Separating magnets relies on a few simple principles – create an air gap and slide don’t pull.  Often our neodymium magnets come with a plastic or heavy cardboard spacer between them.  It’s helpful to keep these for future storage.  As a rule of thumb, the stronger the magnet, the thicker the spacer should be.  Spacers simply provide a non-attracting surface for the magnets making it easy to pull them apart. Continue reading…

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Technically Speaking

Shipping Magnets: Understanding the Rules

Shipping magnets safely might be a little more complicated than you realize.  In today’s age of instant gratification, there are still a few times that our products just can’t be shipped by air for overnight delivery. Graphic image of shipping magnets by air

Because of their ability to interfere with the navigation and electronic equipment on planes, many industrial magnets, magnetic assemblies and strong rare earth magnets cannot be shipped via air.

Whenever possible we prefer to ship magnets by ground transportation, because magnets shipped via air will be classified as Dangerous Goods if not properly packed to block their magnetism.  Additionally, many carriers will not accept magnets for air shipments. Continue reading…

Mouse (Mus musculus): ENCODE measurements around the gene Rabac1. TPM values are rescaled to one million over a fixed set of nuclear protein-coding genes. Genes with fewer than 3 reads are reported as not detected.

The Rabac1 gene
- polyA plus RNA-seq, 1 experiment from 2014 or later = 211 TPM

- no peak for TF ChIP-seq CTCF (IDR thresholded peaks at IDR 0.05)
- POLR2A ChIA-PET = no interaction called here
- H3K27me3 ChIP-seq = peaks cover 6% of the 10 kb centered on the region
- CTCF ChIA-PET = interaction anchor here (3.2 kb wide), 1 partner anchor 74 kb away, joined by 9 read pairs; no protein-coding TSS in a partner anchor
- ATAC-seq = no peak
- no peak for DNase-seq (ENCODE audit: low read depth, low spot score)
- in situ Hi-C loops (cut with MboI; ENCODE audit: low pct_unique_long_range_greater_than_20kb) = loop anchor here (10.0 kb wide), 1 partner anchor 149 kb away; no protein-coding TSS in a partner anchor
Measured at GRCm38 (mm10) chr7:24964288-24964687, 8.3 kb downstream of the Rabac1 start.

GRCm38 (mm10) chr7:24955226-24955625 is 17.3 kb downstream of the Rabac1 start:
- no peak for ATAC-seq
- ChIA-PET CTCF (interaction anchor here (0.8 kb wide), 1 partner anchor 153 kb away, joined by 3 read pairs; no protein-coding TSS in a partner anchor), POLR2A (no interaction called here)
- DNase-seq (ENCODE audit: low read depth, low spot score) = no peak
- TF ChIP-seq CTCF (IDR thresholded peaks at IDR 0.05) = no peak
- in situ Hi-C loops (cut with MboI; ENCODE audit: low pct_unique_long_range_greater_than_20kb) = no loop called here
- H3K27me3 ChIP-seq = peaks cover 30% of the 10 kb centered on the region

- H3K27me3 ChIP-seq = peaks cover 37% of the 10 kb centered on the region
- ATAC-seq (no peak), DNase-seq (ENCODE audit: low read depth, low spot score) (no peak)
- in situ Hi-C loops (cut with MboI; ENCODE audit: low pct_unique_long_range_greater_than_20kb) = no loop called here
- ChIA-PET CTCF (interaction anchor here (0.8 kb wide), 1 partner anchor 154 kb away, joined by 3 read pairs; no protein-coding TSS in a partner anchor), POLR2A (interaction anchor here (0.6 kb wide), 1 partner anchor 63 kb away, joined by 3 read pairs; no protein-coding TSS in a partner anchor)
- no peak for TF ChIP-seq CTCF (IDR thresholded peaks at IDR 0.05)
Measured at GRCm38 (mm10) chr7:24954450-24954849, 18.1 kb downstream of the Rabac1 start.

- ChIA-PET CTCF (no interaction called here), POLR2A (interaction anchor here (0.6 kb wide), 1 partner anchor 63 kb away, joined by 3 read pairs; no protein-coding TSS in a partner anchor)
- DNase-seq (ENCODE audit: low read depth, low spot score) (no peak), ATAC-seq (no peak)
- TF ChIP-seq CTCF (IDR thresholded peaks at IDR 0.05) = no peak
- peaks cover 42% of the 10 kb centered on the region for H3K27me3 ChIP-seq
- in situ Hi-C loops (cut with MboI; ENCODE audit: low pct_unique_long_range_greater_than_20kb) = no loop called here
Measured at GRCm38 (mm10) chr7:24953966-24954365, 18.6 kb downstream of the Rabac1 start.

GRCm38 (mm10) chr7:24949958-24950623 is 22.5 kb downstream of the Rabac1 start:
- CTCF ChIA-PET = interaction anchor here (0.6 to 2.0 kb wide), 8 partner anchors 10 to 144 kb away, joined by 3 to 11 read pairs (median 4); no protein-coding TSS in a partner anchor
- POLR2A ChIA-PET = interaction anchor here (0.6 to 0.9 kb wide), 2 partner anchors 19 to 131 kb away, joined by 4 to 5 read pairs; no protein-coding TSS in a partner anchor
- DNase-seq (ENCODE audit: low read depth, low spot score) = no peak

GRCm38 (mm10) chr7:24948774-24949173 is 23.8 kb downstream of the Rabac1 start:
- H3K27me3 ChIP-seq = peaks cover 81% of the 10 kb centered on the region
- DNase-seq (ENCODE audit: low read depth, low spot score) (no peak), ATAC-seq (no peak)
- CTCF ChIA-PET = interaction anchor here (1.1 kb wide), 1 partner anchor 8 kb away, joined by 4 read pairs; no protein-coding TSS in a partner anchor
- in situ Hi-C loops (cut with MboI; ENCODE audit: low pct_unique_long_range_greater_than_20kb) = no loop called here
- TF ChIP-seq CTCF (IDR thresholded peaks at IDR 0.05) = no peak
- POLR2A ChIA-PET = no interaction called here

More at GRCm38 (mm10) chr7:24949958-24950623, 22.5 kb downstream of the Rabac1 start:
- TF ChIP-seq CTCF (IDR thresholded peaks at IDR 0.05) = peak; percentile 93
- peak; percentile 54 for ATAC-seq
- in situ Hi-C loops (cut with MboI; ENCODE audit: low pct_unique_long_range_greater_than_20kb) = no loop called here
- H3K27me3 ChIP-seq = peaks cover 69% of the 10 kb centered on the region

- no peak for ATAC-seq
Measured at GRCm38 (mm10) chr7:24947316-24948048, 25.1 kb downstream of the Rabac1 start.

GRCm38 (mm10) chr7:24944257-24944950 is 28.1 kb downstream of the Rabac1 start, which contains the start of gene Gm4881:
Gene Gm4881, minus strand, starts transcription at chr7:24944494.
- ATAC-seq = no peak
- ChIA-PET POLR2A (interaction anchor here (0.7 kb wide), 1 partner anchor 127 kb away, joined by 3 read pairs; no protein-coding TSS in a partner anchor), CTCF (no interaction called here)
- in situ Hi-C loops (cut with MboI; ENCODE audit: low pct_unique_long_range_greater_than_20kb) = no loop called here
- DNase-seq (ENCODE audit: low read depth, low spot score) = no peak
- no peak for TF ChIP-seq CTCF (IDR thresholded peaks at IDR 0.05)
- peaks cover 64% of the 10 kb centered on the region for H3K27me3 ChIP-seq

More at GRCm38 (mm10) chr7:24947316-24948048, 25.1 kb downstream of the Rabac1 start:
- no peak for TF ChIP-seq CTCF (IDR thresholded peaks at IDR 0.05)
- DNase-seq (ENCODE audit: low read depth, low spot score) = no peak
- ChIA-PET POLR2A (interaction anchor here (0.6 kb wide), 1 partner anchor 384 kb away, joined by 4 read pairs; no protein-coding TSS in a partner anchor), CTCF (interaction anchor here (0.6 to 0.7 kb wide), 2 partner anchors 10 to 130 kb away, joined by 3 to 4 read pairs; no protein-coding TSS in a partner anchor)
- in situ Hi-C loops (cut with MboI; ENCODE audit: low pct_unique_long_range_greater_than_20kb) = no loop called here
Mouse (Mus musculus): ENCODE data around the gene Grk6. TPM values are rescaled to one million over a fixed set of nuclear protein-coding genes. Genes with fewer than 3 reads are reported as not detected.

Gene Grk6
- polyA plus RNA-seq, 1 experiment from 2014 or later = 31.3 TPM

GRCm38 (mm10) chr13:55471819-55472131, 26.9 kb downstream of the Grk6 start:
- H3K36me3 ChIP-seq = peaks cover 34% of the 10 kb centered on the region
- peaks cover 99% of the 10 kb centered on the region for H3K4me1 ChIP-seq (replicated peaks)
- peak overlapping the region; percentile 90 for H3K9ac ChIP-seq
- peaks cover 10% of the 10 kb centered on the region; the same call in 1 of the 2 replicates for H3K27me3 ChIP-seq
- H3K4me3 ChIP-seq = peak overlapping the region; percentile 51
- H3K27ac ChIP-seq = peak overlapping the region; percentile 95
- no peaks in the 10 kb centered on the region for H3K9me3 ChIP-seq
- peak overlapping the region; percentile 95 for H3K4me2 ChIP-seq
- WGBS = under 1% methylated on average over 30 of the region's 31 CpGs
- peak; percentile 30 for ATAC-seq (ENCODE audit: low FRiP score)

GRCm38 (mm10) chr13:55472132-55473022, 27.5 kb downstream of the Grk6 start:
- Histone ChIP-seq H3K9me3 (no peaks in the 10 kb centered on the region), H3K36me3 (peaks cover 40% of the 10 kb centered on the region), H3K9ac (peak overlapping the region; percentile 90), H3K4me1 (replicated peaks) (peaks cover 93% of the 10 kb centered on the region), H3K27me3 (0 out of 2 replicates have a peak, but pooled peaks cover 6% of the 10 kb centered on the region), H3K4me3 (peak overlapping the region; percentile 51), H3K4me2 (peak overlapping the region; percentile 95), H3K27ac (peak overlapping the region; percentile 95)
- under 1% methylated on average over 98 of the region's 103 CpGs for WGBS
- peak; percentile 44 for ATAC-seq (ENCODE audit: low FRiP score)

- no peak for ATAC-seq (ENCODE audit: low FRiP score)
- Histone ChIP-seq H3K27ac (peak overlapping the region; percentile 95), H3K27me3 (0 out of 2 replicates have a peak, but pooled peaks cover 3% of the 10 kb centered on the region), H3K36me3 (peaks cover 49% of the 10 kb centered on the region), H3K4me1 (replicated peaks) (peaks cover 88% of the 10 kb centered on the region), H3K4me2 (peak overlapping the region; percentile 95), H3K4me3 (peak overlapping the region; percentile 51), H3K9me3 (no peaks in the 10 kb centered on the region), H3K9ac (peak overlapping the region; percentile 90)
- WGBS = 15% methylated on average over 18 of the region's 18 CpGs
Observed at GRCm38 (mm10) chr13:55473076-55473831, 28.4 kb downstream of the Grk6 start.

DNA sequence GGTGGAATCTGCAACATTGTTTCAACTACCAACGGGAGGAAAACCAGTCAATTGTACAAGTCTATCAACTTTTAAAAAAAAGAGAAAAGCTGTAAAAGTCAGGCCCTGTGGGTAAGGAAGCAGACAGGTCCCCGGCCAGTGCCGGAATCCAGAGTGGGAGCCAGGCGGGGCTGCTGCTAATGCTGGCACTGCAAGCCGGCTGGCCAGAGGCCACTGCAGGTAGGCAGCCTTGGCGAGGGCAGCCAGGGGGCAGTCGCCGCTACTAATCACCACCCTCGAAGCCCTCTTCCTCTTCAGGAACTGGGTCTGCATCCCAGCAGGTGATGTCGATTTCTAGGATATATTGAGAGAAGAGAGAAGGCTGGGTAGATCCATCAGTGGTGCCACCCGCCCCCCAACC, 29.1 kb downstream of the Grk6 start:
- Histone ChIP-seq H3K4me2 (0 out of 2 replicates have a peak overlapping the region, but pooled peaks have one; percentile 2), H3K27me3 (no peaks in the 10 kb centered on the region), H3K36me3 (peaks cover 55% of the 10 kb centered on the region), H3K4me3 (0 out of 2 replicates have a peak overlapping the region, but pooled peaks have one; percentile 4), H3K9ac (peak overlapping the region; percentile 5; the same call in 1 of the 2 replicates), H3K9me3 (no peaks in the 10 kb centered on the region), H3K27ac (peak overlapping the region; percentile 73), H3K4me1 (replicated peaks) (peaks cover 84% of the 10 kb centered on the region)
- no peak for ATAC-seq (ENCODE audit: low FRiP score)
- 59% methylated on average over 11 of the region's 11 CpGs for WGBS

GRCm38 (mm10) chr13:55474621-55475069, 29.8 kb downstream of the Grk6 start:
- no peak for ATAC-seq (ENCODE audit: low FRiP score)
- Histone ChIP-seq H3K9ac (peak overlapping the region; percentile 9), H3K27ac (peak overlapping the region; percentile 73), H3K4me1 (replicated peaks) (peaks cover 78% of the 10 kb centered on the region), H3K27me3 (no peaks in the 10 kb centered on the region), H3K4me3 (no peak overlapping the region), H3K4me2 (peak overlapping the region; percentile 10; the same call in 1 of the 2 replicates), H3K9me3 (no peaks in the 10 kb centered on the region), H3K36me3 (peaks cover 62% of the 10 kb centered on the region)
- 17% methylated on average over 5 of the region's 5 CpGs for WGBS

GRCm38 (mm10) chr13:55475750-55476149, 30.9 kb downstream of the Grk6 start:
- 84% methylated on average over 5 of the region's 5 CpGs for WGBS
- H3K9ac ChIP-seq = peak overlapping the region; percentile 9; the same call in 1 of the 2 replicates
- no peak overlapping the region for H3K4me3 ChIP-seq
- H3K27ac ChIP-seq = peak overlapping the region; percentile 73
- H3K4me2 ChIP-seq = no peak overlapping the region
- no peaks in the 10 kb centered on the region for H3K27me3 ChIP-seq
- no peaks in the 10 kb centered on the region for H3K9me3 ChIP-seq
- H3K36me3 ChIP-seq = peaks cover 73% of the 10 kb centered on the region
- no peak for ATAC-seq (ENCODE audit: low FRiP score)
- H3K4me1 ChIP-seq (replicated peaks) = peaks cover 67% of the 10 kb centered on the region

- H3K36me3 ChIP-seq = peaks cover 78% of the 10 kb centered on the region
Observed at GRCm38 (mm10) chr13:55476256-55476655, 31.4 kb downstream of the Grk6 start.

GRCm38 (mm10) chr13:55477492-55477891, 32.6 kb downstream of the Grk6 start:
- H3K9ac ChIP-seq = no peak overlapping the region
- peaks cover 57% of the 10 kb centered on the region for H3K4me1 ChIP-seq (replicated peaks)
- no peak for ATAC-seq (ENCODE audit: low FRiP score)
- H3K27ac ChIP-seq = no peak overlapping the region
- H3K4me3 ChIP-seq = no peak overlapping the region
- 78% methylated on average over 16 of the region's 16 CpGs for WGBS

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Technically Speaking

Handle With Care: Tips for Magnet Safety

Tip for magnet safetyMagnets might appear small and shiny, but don’t under estimate their strength.  Just like most things there are some common sense guidelines for handling magnets.  These tips for magnet safety can help prevent personal injury and property damage. Continue reading…

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Technically Speaking

Understanding Magnet Grades

Grading of magnets can be a perplexing myriad of abbreviations and numbers on a curve. Understanding the magnet grades is an important factor in choosing the correct mMagnet Grade Chalkboardagnet for the application.

Permanent magnets are graded by the maximum energy the magnet produces. Typically, the higher the magnet grade, the higher the corresponding strength of the magnet.

Magnetic strength is most often measured in two ways, grade and pull strength. Raw magnetic materials are commonly measured by grade, and magnetic assemblies by pull strength. For the purposes here, the focus will remain on grades. For information about pull strength, refer to our post Measuring Pull Strength. Continue reading…

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Technically Speaking

Measuring Pull Strength

One method of determining magnet strength is through pull strength, or a pull test.

Measuring magnet strength though a pull test.
Determining strength of a magnet through a pull test.

Pull strength is a reliable method of measuring the maximum strength, or holding power, that a magnet has before it is separated from ferrous material. It is measured in pounds or kilograms.

Magnetic assemblies are measured by the pounds of pull in a vertical test. Obviously, the higher the pull strength, the greater the magnet strength. Permanent magnetic materials are commonly measured by grade. For more information about magnet grades, refer to the post Understanding Magnet Grades. Continue reading…

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Technically Speaking

The History of Magnets – An Infographic

The History of Magnets